On Tuesday 26th July 1881, an alarming railway accident occurred at Low Blantyre Railway Station. The Glasgow Herald reported:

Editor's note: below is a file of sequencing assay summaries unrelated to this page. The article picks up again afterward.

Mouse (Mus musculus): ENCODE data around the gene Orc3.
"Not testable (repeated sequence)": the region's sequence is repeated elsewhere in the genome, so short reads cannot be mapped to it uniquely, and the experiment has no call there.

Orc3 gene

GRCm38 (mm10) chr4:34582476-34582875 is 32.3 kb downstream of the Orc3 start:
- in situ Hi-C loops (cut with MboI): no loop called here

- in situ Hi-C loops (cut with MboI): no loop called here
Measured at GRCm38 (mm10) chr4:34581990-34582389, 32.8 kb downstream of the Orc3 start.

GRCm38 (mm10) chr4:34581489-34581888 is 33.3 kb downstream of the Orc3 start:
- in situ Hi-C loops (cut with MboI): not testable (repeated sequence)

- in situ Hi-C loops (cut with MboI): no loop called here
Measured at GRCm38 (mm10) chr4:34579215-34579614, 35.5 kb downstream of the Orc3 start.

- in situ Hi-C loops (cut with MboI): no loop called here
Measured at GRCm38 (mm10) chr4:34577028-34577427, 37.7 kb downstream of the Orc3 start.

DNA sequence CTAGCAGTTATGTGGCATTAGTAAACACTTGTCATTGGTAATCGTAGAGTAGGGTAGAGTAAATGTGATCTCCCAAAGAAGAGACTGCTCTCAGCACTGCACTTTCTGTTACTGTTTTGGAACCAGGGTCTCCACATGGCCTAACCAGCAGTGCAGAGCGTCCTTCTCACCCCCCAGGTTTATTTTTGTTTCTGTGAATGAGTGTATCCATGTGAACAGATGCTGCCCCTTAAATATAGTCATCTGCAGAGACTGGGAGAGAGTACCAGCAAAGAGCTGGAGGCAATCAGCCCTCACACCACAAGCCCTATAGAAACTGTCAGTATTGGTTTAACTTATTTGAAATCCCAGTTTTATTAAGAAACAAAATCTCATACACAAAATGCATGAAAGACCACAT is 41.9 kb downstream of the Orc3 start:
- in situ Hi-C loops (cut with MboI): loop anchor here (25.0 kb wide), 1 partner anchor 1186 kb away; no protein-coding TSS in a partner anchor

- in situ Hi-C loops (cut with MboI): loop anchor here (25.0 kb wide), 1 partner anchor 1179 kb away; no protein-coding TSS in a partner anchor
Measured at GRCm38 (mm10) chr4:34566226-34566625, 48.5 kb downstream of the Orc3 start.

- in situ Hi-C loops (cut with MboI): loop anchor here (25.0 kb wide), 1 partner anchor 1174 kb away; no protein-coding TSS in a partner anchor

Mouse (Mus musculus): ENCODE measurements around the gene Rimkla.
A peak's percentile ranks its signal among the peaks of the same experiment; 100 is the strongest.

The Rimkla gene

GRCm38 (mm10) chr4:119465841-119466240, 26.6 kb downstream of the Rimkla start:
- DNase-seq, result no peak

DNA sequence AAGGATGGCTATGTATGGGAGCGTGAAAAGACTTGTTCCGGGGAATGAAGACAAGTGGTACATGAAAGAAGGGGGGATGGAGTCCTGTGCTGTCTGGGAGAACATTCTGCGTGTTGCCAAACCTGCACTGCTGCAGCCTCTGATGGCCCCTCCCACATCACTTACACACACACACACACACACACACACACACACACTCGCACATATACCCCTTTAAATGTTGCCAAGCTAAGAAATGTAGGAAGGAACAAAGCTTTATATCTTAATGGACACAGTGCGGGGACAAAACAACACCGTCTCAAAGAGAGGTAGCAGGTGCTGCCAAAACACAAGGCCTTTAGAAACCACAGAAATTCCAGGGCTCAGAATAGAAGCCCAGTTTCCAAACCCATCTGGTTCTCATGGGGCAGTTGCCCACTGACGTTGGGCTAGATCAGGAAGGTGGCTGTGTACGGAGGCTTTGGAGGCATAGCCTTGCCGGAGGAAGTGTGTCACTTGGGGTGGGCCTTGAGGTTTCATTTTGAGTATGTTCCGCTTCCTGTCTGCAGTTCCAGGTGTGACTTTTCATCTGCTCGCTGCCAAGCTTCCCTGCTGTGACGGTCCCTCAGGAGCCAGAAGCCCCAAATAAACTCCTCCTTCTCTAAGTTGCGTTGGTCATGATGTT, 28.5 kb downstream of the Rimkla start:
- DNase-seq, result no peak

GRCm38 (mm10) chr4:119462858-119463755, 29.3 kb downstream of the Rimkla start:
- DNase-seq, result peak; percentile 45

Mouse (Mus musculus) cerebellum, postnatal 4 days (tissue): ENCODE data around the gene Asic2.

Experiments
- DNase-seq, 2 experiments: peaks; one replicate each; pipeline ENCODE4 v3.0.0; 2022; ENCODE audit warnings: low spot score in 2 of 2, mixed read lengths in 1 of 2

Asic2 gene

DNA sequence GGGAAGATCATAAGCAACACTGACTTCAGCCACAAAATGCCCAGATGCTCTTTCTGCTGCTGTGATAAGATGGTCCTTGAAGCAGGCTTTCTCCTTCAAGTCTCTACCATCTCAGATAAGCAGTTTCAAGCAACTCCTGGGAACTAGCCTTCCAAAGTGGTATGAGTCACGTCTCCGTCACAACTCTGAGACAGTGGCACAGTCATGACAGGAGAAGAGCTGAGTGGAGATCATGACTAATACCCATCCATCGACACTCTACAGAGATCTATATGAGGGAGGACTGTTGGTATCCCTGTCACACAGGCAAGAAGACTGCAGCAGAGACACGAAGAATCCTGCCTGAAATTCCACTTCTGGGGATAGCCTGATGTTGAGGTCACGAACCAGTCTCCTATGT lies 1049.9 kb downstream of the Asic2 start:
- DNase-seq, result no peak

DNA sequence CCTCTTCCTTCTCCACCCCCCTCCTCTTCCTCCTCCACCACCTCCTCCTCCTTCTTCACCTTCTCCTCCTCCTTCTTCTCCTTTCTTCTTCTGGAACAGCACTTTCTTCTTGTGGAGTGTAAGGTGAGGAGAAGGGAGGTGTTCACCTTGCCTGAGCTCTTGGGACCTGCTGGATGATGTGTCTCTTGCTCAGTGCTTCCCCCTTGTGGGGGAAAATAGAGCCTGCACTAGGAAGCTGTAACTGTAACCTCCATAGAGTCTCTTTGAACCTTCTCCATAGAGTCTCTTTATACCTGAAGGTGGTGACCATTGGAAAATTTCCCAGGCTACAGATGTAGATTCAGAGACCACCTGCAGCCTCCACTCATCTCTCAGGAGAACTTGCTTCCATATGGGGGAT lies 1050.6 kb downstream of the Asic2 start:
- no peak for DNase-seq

Yesterday morning an alarming accident happened on the Caledonian Railway at Low Blantyre Station, causing considerable damage to rolling stock, and delaying the ordinary traffic. At five o’clock, on a mineral train of empty wagons, which was proceeding from Glasgow to Strathaven Junction, emerging from the bridge at the entrance to the station, the leading wagon heeled partly over, rubbed against the stone coping for the whole length of the platform. It then left the metals and ran against the home signal, breaking it in three pieces. The remainder of the train, consisting of seven ‘wagons and a brake-van, also ran off the rails, and the speed of the train being from twenty-five to thirty miles an hour, the trucks became piled on the top of each other, and fell over on both the up and down lines, which for nearly 51 yards were strewn with wreckage and completely blocked. Mr Alex. Kirkpatrick, stationmaster, having been acquainted with what had happened, lost no time in taking measures to have the line cleared. A break-down gang front the South Side, Glasgow, arrived at halt-past six, and another from Motherwell at seven. On the early passenger trains from Glasgow and Hamilton coming up, a brief delay was caused, it being necessary to transfer the passengers from the one to the other. One of the lines was cleared at 7.40, and the traffic ‘was conducted on a single line until 1.40, when the other was also put to rights. Four of the wagons were totally destroyed, and the others were greatly damaged. The permanent way was less cut up than from the nature of the accident might have been expected. It has not been exactly ascertained what was the occasion of the break-down, but it is thought that the spring of one of the wheels had fallen out, causing the body of the carriage to drop down and heel over in the manner described. A spring matching the description was picked up along the line, near Hallside, which gives corroboration to this view. It is stated that so long as the coupling-chains remained tight the wagons would run on all right, and would only give way upon the train slowing for the signal at the station and slackening the couplings.